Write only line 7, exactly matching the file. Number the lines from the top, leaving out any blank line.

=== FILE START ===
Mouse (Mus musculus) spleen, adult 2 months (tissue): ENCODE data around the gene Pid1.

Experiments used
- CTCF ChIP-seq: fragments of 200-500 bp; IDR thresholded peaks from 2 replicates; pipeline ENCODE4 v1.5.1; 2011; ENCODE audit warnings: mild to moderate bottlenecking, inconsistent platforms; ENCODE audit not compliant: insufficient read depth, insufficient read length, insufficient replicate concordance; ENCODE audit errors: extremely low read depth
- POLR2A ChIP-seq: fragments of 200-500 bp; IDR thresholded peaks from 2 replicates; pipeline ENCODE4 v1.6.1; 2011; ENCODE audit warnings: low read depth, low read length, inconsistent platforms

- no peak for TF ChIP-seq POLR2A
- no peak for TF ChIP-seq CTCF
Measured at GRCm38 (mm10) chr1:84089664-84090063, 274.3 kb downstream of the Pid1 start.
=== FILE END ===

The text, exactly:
Measured at GRCm38 (mm10) chr1:84089664-84090063, 274.3 kb downstream of the Pid1 start.